Boko Haram is no longer, if ever it was, a Nigerian problem. This new alliance of extremism would most certainly have major implications for broader international security.
As of late, Boko Haram and its terrorist activities have dominated international headlines. Over the course of the last five years, following the launch of its military insurgency, bombings, assassinations and abductions committed by the group have become commonplace.
Founded in 2002, the exact membership of the group is unknown but what is apparent is it its ability to draw ample recruits from the disaffected regions of northern Nigeria whose demographics are mostly poor, uneducated youth with few to nil employment prospects.
The group, who has become notorious for indiscriminately waging violence on Nigerian civilians and military and police personnel alike, made international headlines with the kidnapping of over 200 school girls from the village of Chibok in Northern Nigeria. While their atrocities have been committed mostly in rural parts of north-eastern Nigeria, the activities of the group have escalated within the nation’s city centers targeting police and UN headquarters in the Nigerian capital of Abuja.
Though the group claims their motivation is to create an Islamic state in Nigeria through the institution of Sharia law, its attacks are directed at both Christians and moderate Muslims. By and large, the group has been successful in making gains towards achieving its goal. Recently, the group has made gains in areas of Northern Nigeria, hoisting flags and laying claim to areas including Damboa, Gwoza, Buni Yadi, Gamboru and Madagali.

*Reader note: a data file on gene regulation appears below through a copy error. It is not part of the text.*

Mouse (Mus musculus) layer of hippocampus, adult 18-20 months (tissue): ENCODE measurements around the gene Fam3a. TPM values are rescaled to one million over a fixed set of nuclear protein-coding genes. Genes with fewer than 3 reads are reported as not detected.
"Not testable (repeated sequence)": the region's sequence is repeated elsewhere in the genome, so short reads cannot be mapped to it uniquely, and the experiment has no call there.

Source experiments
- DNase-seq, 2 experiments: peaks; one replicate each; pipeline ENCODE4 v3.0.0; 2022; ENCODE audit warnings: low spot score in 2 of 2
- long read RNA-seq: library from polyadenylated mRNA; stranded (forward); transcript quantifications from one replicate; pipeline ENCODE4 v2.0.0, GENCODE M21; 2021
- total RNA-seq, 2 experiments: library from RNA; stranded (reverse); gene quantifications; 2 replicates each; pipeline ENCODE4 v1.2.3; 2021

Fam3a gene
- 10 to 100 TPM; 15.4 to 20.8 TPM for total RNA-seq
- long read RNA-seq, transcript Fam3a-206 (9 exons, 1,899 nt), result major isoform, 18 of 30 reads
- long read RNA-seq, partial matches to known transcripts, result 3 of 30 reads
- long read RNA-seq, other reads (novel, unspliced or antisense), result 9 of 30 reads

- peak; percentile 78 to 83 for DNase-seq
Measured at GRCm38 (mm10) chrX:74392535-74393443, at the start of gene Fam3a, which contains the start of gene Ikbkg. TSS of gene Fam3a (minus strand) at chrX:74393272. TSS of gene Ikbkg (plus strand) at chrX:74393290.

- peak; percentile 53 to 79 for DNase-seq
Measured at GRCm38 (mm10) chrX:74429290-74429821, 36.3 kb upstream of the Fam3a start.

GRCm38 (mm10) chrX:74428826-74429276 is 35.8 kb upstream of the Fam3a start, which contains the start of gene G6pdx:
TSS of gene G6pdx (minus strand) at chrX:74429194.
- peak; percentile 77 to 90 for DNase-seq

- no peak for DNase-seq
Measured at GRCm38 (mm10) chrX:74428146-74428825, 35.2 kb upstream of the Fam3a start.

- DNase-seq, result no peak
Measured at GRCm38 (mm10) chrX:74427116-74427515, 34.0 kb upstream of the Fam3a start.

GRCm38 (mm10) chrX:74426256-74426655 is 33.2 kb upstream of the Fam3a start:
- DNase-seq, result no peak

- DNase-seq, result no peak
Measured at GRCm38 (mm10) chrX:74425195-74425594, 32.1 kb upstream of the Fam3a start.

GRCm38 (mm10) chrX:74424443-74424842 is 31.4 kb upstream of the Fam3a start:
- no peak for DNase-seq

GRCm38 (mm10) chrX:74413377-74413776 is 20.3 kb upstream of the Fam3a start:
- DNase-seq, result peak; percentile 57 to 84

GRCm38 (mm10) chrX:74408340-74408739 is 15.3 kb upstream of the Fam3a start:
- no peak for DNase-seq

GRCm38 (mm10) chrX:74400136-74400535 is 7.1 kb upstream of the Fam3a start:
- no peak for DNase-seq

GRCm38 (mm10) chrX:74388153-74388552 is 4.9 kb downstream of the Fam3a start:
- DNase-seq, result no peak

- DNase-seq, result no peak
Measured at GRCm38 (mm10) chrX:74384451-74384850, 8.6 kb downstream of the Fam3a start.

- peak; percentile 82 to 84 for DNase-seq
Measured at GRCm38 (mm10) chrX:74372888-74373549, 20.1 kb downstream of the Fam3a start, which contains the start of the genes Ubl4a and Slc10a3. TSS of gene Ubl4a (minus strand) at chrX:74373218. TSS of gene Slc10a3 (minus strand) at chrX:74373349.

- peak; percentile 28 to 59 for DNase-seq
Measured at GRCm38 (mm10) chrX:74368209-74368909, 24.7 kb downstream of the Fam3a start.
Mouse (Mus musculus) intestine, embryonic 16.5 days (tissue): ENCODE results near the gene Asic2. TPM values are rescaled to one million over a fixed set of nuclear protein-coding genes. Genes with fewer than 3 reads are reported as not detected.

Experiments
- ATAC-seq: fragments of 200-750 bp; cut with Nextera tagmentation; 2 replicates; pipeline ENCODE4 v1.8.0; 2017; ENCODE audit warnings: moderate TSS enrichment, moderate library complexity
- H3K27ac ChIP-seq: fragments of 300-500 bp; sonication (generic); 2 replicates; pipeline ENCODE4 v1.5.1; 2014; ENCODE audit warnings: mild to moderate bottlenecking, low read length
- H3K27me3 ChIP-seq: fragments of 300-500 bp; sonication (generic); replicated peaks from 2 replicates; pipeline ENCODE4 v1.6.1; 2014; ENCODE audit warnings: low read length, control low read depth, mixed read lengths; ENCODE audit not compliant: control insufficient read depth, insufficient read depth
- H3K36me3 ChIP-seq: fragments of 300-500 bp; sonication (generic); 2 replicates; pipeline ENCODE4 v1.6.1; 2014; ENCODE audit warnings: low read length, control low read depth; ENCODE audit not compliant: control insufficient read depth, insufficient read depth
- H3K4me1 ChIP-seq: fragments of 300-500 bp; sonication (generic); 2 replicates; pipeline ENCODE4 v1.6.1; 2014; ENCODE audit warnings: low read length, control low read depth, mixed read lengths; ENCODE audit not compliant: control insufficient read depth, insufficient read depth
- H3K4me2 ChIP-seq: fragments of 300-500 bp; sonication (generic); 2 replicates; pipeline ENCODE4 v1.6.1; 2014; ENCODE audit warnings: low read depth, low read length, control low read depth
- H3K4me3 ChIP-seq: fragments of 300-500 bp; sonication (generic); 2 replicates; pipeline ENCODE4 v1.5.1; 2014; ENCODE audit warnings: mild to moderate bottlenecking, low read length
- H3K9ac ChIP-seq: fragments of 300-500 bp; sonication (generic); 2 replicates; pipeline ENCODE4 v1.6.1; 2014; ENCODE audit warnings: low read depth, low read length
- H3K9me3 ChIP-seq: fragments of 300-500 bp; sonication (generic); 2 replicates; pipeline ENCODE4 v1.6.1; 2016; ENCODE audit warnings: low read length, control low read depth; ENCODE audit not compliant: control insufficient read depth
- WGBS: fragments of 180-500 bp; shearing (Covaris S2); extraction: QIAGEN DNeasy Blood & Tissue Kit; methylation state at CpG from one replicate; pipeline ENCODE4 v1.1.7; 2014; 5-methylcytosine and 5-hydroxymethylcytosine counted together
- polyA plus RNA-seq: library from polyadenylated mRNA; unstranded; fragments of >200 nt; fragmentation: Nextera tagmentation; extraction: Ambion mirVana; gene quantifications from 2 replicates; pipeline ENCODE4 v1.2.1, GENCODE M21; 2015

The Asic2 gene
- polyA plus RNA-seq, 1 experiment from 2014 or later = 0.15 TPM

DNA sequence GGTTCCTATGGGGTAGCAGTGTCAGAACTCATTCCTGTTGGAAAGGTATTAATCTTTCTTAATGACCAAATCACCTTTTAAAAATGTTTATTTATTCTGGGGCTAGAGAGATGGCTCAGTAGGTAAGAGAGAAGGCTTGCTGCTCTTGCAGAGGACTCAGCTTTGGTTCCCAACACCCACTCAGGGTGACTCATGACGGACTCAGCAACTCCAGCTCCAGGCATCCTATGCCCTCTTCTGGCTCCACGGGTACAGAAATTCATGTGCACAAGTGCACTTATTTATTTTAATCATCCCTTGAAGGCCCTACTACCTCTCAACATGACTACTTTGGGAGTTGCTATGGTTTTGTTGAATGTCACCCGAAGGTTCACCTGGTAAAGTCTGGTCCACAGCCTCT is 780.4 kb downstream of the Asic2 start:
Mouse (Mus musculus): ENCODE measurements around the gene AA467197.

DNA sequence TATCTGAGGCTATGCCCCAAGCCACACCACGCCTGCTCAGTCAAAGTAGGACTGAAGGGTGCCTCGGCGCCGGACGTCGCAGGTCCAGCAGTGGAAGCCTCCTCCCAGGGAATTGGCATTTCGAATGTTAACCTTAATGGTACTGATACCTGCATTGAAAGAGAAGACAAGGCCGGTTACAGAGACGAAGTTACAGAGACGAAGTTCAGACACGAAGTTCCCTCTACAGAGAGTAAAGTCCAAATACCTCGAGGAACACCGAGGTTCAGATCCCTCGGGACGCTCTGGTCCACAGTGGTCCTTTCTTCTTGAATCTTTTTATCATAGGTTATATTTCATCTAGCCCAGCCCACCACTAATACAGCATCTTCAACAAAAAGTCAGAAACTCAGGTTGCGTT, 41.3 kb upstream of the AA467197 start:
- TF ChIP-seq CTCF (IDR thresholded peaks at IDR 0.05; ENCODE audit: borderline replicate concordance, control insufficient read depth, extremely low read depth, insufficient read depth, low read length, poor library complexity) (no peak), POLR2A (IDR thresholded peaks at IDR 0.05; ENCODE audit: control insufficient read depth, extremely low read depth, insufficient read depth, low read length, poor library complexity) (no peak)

On August 24th, following the defeat of Nigerian security forces and subsequent capture of Gwoza, a territory in Borno State, Nigeria, under the leadership of Abubakar Shekau, Boko Haram declared an Islamic caliphate over Gwoza.
In response, the Nigerian Armed Forces released a statement via its official Twitter feed stating, “That claim is empty. The sovereignty & territorial integrity of the Nigerian state is still intact...Appropriate military operations to secure that Area from the activities of the Bandits is still ongoing.”
In an interview with Sunrise Daily, Security Expert, Captain Umar Aliyu (RTD) speaks to the challenges faced by the Nigerian security forces in dealing with the security threat posed by Boko Haram. He states that even if the territorial integrity of the region is intact, there are, “indicators that it is threatened.” He suggests that administrative and operational weaknesses of the police have emboldened the group to declare a caliphate in Gwoza.
Capitan Aliyu also raised concerns over loss of morale and inadequate provisions made for Nigerian security forces in their fight against the terrorist group. Just earlier this month, Nigerian soldiers mutinied over inadequate artillery provisions. In a statement made by a soldier to a BBC correspondent, one soldier expressed concern that the Nigerian Army was “not ready to fight Boko Haram.” The issue of unpreparedness was recently evidenced by the fleeing of an estimated 480 Nigerian soldiers into neighboring Cameroon in the face of a Boko Haram attack on a military base in Gamboru-Ngala occurring on Monday.
In spite of the May 2013 declaration of a state of emergency in the states of Borno, Yobe and Adamawa, the Nigerian government has proven unable to provide adequate protection and security measures against the threat of Boko Haram. Neither has it been able to curtail the actions of the insurgents or bring the perpetrators of violence to justice.